Progress & Shadow Pics Taken

During the past week I’ve managed to make some substantial progress on my entry, though not as much as I’d hoped I would as I got less done during the weekend than I’d planned (but more during last week).  The base and body have now both been finished from a modelling perspective and both have received a coat of grey primer.  The base received it’s airbrushed base colours yesterday but I took a bit of a side step when I tried to wash the lower half and all I managed to do was basically darken it when I airbrushed the wash on (and make it satin shiny).  Before I hit the sack yesterday I applied the wash again to some parts of it with a brush, which did shade it a little, but didn’t give it as much depth as I wanted.

Although I’ve a couple of jobs to do when I get in, I do have time this evening to spend on it.  My first step is to selectively apply some wash into the deepest recesses (by hand and using other colours).  Once that’s dry (a good point to do some chores ; ) I’ll re-apply the base colours with my airbrush, shade and then apply gentle highlights.  I will then drybrush the various elements and if necessary blend in using the base colour from the airbrush.  I might even treat myself to one or two of the new GW drybrush paints.

One thing that I managed to get done, is some “naked shadow pics”.  Now this does sound very dodgy but is quite innocent.  What it consists of is assembling the core elements of the piece (preferably undercoated all the same colour*) and setting the model up with a single light source (or multiple depending on what you’re after), in a dark room.  If you carefully look at your model, you will see all of the shadows and variations in colour on pieces.  Then, setting up a camera on a tripod with the flash turned off, slowly go round the piece and take photographs of it.  Don’t touch the actual model or light as you want every angle to be taken under the same circumstances.  It is very important to use a tripod as the low light level will mean the camera has to keep the aperture open for quite a while so any slight hand tremor will blur the picture.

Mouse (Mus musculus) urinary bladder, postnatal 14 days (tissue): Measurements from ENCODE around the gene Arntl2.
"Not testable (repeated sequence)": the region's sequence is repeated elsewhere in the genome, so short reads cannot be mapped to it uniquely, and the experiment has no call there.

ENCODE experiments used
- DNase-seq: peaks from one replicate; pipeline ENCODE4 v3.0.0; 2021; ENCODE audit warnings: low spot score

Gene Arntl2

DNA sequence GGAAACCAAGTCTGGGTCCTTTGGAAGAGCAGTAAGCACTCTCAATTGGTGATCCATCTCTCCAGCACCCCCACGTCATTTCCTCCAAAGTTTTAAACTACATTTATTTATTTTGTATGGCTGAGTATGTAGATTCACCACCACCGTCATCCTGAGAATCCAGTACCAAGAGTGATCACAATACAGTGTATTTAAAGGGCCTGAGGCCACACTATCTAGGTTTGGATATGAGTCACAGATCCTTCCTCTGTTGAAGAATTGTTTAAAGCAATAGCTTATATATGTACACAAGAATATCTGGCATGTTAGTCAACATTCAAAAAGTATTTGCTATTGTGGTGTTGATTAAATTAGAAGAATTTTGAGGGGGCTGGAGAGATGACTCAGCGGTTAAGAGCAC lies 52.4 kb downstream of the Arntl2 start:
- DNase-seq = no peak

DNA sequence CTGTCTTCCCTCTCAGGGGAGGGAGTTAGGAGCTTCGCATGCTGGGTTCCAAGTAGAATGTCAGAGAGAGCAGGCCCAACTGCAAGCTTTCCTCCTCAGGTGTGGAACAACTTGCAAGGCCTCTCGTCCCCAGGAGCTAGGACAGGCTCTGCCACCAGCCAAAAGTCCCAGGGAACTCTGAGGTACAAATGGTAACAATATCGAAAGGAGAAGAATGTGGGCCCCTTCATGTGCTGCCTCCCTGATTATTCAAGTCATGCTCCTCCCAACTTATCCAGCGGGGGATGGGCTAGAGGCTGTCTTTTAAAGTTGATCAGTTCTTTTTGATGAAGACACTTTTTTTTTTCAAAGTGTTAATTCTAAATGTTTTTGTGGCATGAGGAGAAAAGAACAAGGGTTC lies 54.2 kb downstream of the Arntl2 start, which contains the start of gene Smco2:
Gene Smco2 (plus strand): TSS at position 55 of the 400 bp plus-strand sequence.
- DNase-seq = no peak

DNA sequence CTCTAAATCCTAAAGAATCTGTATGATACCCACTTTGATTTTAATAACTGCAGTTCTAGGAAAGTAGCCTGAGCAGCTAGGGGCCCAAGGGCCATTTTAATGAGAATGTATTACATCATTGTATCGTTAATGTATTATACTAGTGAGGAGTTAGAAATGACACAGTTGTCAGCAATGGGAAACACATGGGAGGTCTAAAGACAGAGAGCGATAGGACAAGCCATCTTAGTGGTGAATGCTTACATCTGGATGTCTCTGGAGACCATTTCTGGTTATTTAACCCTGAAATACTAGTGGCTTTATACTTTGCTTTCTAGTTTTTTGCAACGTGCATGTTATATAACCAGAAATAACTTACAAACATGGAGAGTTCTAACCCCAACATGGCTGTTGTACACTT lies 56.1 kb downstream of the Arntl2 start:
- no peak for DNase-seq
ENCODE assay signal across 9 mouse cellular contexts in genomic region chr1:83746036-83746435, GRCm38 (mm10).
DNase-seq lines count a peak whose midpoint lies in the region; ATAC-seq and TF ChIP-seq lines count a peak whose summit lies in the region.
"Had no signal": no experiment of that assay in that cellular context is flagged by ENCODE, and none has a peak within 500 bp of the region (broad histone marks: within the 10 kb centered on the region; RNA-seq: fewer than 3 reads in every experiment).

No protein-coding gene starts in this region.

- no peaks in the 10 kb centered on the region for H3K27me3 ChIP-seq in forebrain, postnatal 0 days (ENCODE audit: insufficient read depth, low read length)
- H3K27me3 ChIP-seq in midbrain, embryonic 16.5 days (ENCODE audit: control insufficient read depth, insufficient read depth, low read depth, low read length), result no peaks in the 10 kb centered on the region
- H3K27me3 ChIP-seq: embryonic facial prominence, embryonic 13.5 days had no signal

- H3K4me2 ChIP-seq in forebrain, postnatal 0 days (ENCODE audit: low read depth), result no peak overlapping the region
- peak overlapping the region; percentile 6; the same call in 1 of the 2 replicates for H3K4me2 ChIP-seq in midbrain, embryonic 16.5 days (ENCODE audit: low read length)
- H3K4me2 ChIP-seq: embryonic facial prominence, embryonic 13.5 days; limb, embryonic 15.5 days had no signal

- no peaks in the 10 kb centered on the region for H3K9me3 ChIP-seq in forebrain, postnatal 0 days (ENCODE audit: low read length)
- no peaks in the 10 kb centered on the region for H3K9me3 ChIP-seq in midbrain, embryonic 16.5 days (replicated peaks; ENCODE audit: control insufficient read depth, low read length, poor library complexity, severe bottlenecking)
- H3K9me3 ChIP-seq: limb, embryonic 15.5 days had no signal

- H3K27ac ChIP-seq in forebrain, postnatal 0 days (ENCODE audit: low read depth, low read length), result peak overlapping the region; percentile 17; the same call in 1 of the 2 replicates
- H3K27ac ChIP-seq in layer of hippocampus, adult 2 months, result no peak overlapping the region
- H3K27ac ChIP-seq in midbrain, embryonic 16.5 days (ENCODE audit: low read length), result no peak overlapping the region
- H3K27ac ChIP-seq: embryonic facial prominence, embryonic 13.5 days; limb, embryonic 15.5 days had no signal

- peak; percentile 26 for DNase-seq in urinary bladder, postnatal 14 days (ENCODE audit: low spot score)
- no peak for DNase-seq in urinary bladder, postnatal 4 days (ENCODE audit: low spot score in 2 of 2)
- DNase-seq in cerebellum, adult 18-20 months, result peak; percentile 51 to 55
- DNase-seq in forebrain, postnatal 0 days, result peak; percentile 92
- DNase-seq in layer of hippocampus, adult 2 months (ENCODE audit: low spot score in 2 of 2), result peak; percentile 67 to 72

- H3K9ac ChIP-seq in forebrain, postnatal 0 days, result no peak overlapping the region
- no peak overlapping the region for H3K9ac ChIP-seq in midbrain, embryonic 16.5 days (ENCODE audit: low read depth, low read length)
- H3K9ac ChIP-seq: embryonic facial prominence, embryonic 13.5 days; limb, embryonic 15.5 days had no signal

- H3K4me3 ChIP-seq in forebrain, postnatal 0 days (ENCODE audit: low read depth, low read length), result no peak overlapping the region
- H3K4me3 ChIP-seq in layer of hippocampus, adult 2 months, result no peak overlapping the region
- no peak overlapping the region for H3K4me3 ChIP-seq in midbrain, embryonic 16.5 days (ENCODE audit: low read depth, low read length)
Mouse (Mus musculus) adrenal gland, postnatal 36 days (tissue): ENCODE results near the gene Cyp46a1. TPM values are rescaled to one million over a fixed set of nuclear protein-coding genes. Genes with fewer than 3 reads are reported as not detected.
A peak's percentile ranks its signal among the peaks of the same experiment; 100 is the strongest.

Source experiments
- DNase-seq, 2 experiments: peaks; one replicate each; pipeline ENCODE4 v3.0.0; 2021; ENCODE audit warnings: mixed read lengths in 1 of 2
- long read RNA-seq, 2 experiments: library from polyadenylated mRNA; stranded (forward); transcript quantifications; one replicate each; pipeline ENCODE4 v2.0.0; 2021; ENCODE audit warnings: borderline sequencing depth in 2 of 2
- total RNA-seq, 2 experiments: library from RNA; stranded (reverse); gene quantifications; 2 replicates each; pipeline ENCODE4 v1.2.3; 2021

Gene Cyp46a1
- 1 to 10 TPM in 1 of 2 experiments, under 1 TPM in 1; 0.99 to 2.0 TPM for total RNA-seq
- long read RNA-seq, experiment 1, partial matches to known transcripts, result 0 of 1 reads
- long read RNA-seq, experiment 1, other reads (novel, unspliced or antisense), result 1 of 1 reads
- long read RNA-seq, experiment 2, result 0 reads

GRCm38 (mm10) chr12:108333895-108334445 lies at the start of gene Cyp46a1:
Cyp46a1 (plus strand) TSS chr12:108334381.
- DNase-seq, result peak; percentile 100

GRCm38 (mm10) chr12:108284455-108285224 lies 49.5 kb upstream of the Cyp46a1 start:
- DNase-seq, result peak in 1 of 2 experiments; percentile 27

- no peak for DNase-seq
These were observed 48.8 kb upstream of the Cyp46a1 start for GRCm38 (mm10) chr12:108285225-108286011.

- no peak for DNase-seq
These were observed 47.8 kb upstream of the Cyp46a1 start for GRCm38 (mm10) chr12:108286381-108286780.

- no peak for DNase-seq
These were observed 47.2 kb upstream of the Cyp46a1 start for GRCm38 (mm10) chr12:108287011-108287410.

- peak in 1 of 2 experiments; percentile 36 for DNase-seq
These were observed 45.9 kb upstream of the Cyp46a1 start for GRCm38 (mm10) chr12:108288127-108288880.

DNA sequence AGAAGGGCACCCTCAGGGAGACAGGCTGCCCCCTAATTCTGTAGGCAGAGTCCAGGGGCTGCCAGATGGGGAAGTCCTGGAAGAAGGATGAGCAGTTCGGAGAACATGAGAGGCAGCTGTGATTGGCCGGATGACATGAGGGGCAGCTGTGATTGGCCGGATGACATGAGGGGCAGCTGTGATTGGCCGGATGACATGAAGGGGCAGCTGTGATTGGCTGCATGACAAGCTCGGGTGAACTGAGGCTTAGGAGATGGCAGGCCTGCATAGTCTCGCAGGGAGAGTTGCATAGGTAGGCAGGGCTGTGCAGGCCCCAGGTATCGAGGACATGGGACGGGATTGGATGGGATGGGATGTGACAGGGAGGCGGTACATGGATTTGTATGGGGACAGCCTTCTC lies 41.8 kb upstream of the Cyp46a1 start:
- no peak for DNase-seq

The end result is a set of pictures that you can use as a reference for the blends when painting your model.  For regular miniatures you don’t get masses of benefit from doing this, however with something larger or with big areas of flat surface (i.e. armour) this can really make the difference between an “average” and “realistic” piece.  Plus if you’re airbrushing it doesn’t actually take too long to achieve this 🙂

* It should be obvious, but when taking pictures in the dark it’s best to avoid using a black undercoat

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